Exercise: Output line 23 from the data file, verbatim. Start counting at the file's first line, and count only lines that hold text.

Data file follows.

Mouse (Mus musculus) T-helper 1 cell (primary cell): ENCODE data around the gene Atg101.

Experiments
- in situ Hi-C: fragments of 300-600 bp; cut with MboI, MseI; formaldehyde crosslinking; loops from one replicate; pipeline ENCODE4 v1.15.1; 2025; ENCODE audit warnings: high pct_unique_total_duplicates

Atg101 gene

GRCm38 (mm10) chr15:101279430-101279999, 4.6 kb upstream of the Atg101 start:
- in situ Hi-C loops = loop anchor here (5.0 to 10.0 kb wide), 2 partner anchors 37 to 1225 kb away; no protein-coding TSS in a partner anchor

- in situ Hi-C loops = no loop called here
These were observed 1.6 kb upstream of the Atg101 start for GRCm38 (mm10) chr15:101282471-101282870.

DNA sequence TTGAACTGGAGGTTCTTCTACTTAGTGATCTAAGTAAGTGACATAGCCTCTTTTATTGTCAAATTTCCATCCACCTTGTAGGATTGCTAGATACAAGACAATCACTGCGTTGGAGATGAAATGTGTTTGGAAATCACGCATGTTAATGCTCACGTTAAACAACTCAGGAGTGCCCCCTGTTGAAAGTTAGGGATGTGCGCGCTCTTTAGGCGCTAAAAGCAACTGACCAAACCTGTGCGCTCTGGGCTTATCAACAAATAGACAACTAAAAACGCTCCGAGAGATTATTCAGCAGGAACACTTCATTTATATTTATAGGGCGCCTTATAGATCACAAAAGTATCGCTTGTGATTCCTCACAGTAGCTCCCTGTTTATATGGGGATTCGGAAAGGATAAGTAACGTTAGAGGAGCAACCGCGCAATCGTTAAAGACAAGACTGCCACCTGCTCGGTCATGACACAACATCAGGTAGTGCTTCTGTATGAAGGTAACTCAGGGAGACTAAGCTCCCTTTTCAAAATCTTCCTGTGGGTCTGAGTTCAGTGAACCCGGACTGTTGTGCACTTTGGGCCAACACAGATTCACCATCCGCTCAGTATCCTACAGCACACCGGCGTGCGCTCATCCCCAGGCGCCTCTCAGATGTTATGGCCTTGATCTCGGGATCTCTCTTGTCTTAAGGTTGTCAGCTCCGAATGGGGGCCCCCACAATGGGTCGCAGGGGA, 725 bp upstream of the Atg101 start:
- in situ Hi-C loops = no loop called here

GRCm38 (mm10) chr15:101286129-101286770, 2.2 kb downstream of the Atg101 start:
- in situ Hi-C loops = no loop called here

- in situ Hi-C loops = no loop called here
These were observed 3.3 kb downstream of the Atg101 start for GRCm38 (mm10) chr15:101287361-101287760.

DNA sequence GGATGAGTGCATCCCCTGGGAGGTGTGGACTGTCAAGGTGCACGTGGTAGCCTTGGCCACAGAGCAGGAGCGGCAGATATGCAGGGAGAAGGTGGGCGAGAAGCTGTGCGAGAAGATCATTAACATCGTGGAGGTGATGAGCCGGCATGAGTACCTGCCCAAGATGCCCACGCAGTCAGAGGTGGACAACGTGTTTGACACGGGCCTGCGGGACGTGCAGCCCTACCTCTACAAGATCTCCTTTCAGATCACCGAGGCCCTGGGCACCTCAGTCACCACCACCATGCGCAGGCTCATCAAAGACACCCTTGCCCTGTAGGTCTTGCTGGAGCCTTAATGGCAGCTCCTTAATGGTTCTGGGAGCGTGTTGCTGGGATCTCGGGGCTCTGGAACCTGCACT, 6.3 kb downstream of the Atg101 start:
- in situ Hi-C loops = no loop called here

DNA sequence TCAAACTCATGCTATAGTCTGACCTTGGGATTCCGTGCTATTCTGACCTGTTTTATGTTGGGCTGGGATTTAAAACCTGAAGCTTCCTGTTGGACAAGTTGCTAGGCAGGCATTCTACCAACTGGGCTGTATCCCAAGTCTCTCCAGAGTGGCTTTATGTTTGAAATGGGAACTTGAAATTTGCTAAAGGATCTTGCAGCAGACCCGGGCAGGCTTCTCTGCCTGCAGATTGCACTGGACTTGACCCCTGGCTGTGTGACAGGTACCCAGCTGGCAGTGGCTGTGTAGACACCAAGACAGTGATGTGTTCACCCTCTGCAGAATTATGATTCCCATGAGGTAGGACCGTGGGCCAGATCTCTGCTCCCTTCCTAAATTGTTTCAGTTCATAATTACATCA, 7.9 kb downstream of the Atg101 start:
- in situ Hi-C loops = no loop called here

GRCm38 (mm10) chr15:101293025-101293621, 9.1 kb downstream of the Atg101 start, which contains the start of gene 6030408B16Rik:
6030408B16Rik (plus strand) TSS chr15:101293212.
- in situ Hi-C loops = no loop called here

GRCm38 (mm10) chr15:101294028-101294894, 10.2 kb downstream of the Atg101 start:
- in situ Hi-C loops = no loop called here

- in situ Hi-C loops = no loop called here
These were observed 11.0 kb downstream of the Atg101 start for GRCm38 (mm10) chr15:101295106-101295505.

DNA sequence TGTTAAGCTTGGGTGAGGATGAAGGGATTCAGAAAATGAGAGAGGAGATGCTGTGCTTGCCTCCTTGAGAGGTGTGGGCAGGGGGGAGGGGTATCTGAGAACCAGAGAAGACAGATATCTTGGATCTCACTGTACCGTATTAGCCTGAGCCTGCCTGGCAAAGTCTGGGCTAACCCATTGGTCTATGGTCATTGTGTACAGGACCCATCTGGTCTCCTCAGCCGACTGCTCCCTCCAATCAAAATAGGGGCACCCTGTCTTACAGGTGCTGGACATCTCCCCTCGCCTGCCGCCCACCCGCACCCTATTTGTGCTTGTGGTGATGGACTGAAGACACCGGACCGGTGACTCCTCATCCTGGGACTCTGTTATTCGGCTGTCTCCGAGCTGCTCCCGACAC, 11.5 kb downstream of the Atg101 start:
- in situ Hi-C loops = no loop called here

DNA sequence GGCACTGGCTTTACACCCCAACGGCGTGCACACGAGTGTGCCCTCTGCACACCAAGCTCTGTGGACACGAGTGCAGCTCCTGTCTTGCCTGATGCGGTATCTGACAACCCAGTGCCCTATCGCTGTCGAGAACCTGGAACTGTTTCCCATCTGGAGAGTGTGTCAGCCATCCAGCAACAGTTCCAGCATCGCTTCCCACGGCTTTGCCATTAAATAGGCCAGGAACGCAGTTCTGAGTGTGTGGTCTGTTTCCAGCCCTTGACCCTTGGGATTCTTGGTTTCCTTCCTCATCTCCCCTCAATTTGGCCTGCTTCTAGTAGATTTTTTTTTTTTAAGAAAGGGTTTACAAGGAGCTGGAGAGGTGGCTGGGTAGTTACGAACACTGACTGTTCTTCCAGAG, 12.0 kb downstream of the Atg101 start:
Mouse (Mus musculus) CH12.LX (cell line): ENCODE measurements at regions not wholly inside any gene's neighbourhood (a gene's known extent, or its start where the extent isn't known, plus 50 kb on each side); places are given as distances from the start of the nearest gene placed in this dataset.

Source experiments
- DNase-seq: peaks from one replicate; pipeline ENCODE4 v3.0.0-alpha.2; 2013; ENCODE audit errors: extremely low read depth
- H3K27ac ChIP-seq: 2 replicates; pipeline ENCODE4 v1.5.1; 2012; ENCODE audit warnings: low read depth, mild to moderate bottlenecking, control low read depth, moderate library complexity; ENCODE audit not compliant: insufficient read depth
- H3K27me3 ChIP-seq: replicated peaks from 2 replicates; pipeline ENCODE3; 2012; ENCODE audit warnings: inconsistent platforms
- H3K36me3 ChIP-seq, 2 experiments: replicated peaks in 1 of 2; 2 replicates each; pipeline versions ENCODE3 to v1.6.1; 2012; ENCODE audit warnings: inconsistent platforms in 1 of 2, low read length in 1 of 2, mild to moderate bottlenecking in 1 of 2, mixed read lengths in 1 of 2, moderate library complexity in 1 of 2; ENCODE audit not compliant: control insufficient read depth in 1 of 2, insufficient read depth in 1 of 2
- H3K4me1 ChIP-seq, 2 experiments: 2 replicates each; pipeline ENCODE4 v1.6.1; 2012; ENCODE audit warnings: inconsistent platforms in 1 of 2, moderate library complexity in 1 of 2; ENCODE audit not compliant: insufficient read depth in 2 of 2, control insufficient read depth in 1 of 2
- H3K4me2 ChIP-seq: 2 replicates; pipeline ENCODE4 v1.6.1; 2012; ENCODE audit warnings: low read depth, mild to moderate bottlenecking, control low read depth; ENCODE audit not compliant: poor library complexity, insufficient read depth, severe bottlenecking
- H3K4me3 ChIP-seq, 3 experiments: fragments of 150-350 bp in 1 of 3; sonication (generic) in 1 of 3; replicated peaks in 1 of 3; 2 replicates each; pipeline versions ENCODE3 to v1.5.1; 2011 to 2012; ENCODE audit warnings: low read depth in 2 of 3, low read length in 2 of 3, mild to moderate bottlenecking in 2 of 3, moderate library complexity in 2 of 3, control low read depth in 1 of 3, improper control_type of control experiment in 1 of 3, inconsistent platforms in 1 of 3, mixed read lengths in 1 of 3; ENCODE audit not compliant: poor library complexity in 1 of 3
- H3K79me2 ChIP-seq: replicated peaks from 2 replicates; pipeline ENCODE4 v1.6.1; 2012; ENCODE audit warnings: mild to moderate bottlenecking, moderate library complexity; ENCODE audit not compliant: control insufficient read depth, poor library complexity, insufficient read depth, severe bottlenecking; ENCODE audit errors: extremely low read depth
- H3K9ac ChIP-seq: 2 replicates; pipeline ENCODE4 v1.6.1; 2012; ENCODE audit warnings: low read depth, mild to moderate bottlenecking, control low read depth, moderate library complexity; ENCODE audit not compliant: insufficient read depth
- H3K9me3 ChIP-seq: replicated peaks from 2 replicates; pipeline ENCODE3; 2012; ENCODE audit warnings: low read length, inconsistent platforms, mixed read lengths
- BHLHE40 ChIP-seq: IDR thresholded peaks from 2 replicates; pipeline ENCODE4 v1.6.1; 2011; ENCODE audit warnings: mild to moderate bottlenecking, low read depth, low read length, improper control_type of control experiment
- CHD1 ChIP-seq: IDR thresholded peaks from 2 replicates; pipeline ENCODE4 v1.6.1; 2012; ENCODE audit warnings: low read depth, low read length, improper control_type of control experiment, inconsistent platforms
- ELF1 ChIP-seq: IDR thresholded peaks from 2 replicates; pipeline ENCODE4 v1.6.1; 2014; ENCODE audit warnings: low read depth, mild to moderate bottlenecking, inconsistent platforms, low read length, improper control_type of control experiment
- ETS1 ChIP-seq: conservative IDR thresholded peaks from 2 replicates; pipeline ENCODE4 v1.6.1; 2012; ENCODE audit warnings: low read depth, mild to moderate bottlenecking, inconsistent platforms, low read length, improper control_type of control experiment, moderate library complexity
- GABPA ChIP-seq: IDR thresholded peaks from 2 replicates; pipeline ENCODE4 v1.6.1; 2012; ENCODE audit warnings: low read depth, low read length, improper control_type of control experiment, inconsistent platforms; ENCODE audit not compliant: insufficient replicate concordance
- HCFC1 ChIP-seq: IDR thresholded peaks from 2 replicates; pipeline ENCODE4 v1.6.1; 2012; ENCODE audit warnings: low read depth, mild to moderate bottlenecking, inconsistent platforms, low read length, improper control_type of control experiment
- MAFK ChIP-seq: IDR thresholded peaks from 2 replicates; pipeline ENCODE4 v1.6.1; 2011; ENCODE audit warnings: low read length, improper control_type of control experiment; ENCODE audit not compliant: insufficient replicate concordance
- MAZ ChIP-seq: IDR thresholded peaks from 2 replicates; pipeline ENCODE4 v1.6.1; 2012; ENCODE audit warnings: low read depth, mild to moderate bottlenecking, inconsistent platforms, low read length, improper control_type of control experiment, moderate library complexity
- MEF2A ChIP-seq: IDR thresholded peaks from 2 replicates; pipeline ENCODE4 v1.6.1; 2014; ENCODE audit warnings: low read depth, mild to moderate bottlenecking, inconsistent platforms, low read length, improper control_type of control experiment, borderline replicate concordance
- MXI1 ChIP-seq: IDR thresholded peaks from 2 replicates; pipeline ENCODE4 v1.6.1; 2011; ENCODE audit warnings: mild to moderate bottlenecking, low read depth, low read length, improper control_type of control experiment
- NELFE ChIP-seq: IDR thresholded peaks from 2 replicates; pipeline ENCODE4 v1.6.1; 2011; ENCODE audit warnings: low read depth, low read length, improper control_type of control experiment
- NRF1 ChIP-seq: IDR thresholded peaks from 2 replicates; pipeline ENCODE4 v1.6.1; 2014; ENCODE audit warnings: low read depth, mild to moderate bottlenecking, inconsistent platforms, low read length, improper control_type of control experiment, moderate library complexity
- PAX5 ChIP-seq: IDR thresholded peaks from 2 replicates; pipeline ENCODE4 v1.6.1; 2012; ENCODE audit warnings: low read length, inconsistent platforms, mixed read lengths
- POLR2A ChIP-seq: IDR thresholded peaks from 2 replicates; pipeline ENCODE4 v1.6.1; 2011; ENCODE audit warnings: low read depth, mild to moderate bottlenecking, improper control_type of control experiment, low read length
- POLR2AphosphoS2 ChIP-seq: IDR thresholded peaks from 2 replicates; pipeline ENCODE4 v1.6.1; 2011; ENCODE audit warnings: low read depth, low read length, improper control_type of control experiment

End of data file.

- in situ Hi-C loops = no loop called here